They typically will have a larger, more padded seat, a heavier frame, and some will also offer front suspension to deal with potholes and speed bumps.
When it comes to racing, they can offer more comfort for any less intensive rides and events, but they won’t be able to keep up with most road bikes.
When it comes to clothing, you’ll want to find something that offers comfort, whilst also helping to wick away sweat keep you cool.
If you’re riding longer courses, cycling shorts that have padding might become your best friend. Many people experience discomfort down below due to the shape of a bike saddle, so anything that provide a bit of cushioning will make all your riding experiences more enjoyable.
You’ll want to get yourself some protective gear too, especially if going off-road. A helmet is always top of the list, but consider gloves, knee and elbow pads, and maybe even shin pads if you’ve got metal pedals.
A pair of sunglasses will help too, but you’ll want to look at some riding glasses if you’re going at fast speeds - the wind will cause your eyes to tear up quickly if they’re not protected. You might also want to look into clip-on shoes and pedals too - these will keep your feet from slipping off the pedals, whilst still being easy to slip on and off.
Biking can be hugely enjoyable, but it’s not without its risks. The most common accident - coming off your bike - can easily be made safer with a helmet. Off-roaders might also consider padding around the body, as the floor can be littered with rocks, sticks or other dangerous things you don’t want to land on.
If you’re going on-road, and want to practise, you’ll need to keep yourself safe from other road users. Cars can be a threat, but bigger vehicles with poor back and side vision may not see you at all. Whilst many drivers will argue that you should stick to the side when you’re on the road, this can be dangerous due to grids, potholes, puddles, curbs, parked cars and pedestrians, so staying at least a metre or more out is often safer.
Ideally you should be given just as much room as any other vehicle, but this is often not the case. Before making any lane changes or going out into traffic, always look around to make sure it’s safe, and signal to say what you want to do Even if you have the right-of-way, you’re not protected by a two-tonne metal cage like a car driver is, so a second look will always help.
When you buy a bike, there are some things you’ll want to get along with it to make the overall experience better. A basic set of tools to loosen or tighten things is a must, as is a puncture repair kit just in case.
If you’re going to be storing the bike outside at any time, you’ll want to get yourself a bike lock too. While a sturdy bike lock is useful, nothings is really going to stop a determined thief - so maybe look at getting some bike insurance or check if it’s covered by your home insurance.
Saddle bags, tyre pumps and water bottle holders can also be attached for carrying small items. The accessories you’ll need will largely depend on what type of cycling you’re doing.
Bike Rides Near Me
If you would like to take part in a charity bike ride during 2020 we have plenty for you to choose from, just click on the 'Walking Events' tab at the top of this page to find them.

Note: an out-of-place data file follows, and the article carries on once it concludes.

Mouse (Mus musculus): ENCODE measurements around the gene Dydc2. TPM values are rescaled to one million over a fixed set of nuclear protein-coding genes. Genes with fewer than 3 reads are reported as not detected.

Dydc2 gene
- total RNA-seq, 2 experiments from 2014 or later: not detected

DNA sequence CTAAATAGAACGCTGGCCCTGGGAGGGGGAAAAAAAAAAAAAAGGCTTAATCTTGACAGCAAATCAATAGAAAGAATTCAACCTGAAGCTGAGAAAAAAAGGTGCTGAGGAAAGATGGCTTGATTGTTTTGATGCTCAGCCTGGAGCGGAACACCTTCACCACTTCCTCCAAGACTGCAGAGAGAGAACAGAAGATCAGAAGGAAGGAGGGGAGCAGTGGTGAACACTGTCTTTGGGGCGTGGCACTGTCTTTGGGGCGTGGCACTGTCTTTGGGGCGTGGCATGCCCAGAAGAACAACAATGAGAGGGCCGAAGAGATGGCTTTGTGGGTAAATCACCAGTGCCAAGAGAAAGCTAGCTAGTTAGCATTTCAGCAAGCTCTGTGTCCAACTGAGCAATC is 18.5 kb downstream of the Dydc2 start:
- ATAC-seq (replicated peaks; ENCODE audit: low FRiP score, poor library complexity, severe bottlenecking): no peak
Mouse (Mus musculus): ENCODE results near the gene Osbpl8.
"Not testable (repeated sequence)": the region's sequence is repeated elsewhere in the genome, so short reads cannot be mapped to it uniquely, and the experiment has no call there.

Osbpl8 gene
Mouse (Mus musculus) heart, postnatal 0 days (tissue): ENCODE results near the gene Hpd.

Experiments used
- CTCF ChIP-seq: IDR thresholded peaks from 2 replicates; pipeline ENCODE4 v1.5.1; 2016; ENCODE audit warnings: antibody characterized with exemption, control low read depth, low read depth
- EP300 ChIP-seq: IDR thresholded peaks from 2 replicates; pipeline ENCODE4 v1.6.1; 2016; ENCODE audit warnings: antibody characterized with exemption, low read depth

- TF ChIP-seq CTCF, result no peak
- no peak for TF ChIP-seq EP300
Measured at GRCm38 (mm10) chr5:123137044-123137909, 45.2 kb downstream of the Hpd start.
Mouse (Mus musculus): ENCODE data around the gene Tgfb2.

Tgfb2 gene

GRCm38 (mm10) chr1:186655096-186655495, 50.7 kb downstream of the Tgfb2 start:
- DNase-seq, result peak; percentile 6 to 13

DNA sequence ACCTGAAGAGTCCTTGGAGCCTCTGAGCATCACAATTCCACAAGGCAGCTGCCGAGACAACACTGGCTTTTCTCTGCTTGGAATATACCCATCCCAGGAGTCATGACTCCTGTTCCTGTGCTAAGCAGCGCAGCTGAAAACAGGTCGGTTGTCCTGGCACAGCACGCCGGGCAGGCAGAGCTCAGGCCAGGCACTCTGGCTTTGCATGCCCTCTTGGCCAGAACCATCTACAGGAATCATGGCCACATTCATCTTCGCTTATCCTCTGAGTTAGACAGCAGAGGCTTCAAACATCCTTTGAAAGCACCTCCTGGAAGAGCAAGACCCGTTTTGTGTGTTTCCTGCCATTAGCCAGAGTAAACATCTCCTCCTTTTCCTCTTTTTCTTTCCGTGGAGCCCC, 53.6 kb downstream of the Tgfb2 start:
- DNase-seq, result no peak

Day 1: Pembury – Calais
We meet at Hospice on the Weald and enjoy a good send-off as we pedal through Pembury and out into the rolling fields and villages of the Kent countryside. It’s a hilly route with some beautiful scenery to take our minds off the climbs; we pass orchards and traditional oast houses where hops are stored, and enjoy some great descents! We come to the hills of the scenic Kent Downs, following quiet roads to Dover and the coast. Taking the ferry to Calais, we have dinner on board and cycle the short distance to our hotel in Calais. Night hotel.
(Dinner on ferry not included)
Cycle approx 96km (60 miles)
Day 2: Calais – Arras
After a hearty breakfast, we head south through beautiful French countryside. Our route takes us along small, quiet roads through villages and small towns. During the afternoon we ride past small War Cemeteries such as at Noordpeene and Gauchin, a reminder of the remarkable history of this region. The terrain is reasonably flat to begin with but becomes more undulating as we travel south. We spend the night in Arras. Night hotel.
Cycle approx 125km (80 miles)
Day 3: Arras - Compiègne
This morning, after a couple of long days in the saddle, our legs may feel a little tired. We continue south through villages and along quiet undulating French roads to the more forested region around Compiègne, where we spend the night. This attractive town lies on the banks of the River Oise. Night hotel.
Cycle approx 125 km (80 miles)
Day 4: Compiègne – Paris
Our final day’s cycling takes us southwest, initially through small villages and woodland before we meet the outskirts of Paris. Needless to say, the volume of traffic increases but our destination and the finish is in sight! We cycle through the Parisian streets, sweeping around the Arc de Triomphe and down the famed Champs-Elysées to our finish beneath the lofty arches of the Eiffel Tower. We head to our hotel and get ready for a celebration meal to mark our achievement. Night hotel.
Cycle approx 96 km (60 miles)
Day 5: Paris – Ashford – Pembury
After breakfast you are free to explore the city; why not go up the Eiffel Tower or visit renowned attractions such as the Arc de Triomphe, the Louvre and Notre-Dame Cathedral. You are responsible for getting yourself and your bags to the Gare du Nord on time for your afternoon Eurostar train back to Ashford, where a coach returns us back to the hospice.
(Lunch & Dinner not included)
Discover Adventure reserves the right to change the route or itinerary for safety reasons should local conditions dictate.